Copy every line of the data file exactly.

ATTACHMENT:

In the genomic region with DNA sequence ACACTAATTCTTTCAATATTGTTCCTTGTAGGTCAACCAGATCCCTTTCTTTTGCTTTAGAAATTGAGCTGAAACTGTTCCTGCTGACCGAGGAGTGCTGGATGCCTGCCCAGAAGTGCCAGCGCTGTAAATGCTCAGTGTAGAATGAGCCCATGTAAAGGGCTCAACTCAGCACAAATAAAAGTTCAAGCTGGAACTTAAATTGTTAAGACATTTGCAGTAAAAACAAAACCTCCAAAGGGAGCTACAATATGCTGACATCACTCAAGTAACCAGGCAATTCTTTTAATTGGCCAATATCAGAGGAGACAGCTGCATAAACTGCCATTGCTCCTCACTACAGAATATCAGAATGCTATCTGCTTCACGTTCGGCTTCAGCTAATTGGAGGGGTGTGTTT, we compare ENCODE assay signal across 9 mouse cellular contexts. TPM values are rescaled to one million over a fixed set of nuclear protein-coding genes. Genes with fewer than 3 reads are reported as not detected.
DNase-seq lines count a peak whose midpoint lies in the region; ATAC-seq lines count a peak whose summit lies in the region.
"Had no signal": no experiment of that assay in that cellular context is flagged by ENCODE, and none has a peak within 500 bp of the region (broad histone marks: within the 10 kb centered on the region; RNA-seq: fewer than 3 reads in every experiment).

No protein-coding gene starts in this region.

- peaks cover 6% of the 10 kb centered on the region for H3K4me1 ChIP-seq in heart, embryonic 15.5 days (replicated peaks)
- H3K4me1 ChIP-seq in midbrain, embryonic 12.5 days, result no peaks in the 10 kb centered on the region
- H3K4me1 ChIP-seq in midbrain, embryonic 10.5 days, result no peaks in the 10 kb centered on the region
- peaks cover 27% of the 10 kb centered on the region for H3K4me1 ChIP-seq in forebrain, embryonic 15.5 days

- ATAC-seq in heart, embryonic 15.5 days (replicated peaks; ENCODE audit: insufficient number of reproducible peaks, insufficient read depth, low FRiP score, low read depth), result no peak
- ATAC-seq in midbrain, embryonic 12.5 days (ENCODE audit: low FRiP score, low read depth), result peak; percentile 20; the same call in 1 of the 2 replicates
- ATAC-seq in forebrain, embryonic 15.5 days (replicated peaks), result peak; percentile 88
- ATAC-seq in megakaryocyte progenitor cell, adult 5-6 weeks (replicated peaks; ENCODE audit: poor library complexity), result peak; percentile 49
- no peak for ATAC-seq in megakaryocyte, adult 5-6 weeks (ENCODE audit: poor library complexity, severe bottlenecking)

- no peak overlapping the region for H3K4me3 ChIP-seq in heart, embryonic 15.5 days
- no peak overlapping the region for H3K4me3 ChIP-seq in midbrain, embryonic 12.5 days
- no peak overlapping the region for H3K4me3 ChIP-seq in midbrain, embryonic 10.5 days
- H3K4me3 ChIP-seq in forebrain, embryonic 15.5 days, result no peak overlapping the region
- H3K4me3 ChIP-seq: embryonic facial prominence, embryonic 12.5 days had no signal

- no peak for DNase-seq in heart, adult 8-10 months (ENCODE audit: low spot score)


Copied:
In the genomic region with DNA sequence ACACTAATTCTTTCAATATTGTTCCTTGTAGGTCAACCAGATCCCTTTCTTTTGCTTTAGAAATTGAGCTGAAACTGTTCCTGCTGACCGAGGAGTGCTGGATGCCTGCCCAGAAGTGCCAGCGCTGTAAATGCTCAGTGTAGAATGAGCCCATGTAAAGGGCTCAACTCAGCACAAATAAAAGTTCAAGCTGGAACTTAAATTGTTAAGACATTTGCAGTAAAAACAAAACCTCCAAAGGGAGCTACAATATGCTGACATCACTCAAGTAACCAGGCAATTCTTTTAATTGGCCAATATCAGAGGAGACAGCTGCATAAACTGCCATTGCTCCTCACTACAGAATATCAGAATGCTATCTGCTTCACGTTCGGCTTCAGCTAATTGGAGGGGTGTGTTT, we compare ENCODE assay signal across 9 mouse cellular contexts. TPM values are rescaled to one million over a fixed set of nuclear protein-coding genes. Genes with fewer than 3 reads are reported as not detected.
DNase-seq lines count a peak whose midpoint lies in the region; ATAC-seq lines count a peak whose summit lies in the region.
"Had no signal": no experiment of that assay in that cellular context is flagged by ENCODE, and none has a peak within 500 bp of the region (broad histone marks: within the 10 kb centered on the region; RNA-seq: fewer than 3 reads in every experiment).

No protein-coding gene starts in this region.

- peaks cover 6% of the 10 kb centered on the region for H3K4me1 ChIP-seq in heart, embryonic 15.5 days (replicated peaks)
- H3K4me1 ChIP-seq in midbrain, embryonic 12.5 days, result no peaks in the 10 kb centered on the region
- H3K4me1 ChIP-seq in midbrain, embryonic 10.5 days, result no peaks in the 10 kb centered on the region
- peaks cover 27% of the 10 kb centered on the region for H3K4me1 ChIP-seq in forebrain, embryonic 15.5 days

- ATAC-seq in heart, embryonic 15.5 days (replicated peaks; ENCODE audit: insufficient number of reproducible peaks, insufficient read depth, low FRiP score, low read depth), result no peak
- ATAC-seq in midbrain, embryonic 12.5 days (ENCODE audit: low FRiP score, low read depth), result peak; percentile 20; the same call in 1 of the 2 replicates
- ATAC-seq in forebrain, embryonic 15.5 days (replicated peaks), result peak; percentile 88
- ATAC-seq in megakaryocyte progenitor cell, adult 5-6 weeks (replicated peaks; ENCODE audit: poor library complexity), result peak; percentile 49
- no peak for ATAC-seq in megakaryocyte, adult 5-6 weeks (ENCODE audit: poor library complexity, severe bottlenecking)

- no peak overlapping the region for H3K4me3 ChIP-seq in heart, embryonic 15.5 days
- no peak overlapping the region for H3K4me3 ChIP-seq in midbrain, embryonic 12.5 days
- no peak overlapping the region for H3K4me3 ChIP-seq in midbrain, embryonic 10.5 days
- H3K4me3 ChIP-seq in forebrain, embryonic 15.5 days, result no peak overlapping the region
- H3K4me3 ChIP-seq: embryonic facial prominence, embryonic 12.5 days had no signal

- no peak for DNase-seq in heart, adult 8-10 months (ENCODE audit: low spot score)